Tuesday , 29 July 2014
Learn What SSDs Can Do For You:

Sandisk U5000 32Gb SLC SSD Review

First and foremost, I’m going to start with my conclusion on my switch to using an SSD drive in a laptop, I LOVE IT!. Sorry to be loud but this review covers why I feel this way. As a bit of a background, I just received my crimson red Dell XPS M1330 which has the following specs:

  • Processor: Intel T7300 2Ghz C2D processor
  • Memory: 2Gb 667Mhz SDRAM
  • Drive: Sandisk 32Gb SATA 5000SD
  • Display: True Life LED
  • Graphics: NVidia 8400m GS Graphics
  • OS: Windows Ultimate
  • Wireless: 355 Bluetooth, Dell 1505 Wifi 802.11n
  • Audio: Soundblaster Audigy
  • Warranty: 3Yr Complete Care Next Business Day onsite
  • Optical Drive: 8x DVD-RW
  • Fingerprint reader
  • Accesory: Dell SE198WFP 19 Widescreen monitor

I love the system as much as I love the final Canadian price of $1,339, taxes included, which was a direct result of a lot of telephone conversations, cancellations and very polite interactions. They cut my original price by $200 and threw in a free Dell 19″ widescreen monitor for various hassles and delays I had. With the extra $200 I picked up a Lacie 500Gb external drive.

I’m one of the lucky ones to receive a system of the XPS quality one would expect. No issues with bad paint jobs, whining processors or an OS that wasn’t installed properly like some have had. I’ll concede it got even easier to love the XPS M1330 as soon as I hit the power on switch for the first time. After my initial setup, I switched it on and started it again for a Vista boot time of just under a minute, which I was happy with in any case.

The top of the Dell XPS M1330 (left) next to the XPS M1210 is on the right.

To get even better performance I uninstalled programs and configured the OS to my preferences and it is now at a point where Vista startup takes only 27 SECONDS! This in itself to me is beautiful. I don’t think I ever really noticed how long a bootup took until I put my older XPS M1210 beside the XPS M1330 machine and started them up together. It’s like a phone line internet connection compared to cable. I actually find myself continuously checking bootup time and get anywhere from 27-34 seconds, I had to quote the best time though!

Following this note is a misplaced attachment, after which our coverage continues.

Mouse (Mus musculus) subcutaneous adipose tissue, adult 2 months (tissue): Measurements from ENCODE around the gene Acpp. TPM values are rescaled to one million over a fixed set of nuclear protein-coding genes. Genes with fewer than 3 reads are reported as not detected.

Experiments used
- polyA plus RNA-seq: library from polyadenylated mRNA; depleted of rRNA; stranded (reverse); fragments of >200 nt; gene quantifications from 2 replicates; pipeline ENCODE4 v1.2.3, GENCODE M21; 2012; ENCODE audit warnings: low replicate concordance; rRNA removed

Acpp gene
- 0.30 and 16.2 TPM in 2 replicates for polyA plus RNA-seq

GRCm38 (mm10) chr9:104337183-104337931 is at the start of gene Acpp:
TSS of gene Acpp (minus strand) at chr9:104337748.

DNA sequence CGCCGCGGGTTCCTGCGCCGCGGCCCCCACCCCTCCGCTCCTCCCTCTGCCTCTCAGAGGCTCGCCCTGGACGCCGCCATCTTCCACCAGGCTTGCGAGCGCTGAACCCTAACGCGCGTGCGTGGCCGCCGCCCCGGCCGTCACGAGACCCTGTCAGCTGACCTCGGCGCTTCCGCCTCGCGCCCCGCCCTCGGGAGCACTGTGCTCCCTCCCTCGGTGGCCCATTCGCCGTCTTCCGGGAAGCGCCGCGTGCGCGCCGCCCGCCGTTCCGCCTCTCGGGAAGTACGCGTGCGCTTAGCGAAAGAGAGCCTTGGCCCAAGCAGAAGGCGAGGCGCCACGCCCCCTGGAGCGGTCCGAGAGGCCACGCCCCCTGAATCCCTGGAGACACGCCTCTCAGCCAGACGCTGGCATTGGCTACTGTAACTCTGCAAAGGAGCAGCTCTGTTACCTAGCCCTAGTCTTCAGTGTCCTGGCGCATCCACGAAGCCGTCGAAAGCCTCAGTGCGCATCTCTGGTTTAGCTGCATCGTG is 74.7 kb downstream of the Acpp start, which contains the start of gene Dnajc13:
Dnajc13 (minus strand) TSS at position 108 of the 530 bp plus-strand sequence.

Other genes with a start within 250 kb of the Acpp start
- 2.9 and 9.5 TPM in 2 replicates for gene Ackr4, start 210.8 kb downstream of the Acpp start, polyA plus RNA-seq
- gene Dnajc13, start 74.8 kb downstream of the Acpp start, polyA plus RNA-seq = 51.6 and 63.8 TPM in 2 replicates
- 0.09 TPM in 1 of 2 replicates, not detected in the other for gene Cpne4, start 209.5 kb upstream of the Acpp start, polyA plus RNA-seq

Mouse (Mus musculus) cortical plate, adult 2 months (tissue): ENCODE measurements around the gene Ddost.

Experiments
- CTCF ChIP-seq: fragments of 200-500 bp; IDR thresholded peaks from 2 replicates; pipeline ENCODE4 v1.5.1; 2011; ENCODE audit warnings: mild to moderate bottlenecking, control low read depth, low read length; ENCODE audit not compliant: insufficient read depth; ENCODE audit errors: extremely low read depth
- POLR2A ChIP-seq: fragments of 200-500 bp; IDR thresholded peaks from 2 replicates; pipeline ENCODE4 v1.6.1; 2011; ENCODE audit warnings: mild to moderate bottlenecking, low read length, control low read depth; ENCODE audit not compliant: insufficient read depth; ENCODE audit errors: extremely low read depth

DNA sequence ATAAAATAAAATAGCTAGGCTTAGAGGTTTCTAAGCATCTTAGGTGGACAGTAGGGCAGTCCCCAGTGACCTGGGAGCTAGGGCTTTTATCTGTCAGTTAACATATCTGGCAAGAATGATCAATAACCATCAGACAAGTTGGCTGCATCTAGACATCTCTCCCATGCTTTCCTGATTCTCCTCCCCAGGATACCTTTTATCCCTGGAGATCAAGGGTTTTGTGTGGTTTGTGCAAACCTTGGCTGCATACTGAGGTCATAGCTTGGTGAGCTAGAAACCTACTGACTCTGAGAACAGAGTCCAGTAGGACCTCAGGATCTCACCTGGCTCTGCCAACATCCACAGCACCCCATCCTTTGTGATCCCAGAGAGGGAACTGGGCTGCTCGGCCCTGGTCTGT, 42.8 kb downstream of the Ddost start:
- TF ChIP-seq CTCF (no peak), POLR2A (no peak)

Having played with it, I can relate that there are so many advantages that one can’t understand until they use an SSD drive. When you are using Vista for normal tasks everything is instant. For example, when I turn the system on and click on Word to start a document, it starts in less than a second. I can’t even test this. It’s the same with all the desktop movements you can think of, whether it be going into control panel or system devices; it is just intensely quick.

I have also noticed how silent this machine is with SSD, not only from the lack of hard drive noise but also because the fan is hardly ever in use. The only time the fan seems to run is when I am using the DVD extensively. It’s actually a bit uncomfortable because, coupled with the speed above, you find yourself sitting and being caught off guard waiting when the task has been completed already. So many times I remember sitting and waiting while my M1210 started up and listening to the hard drive activity followed by the fan start up that pushed out the heat; that’s just not there now.

The SSD also results in far less heat build up in the system and, in fact, the only real heat I notice is when its dissipating out the fan port and the fan isn’t running. It’s just a warm feel and not intense by any means. This is a very noticeable thing to me because my laptop sits on my leg or the arm of my leather chair most of the time. The lack of heat on the leather that used to be there from my M1210 is were I really noticed this.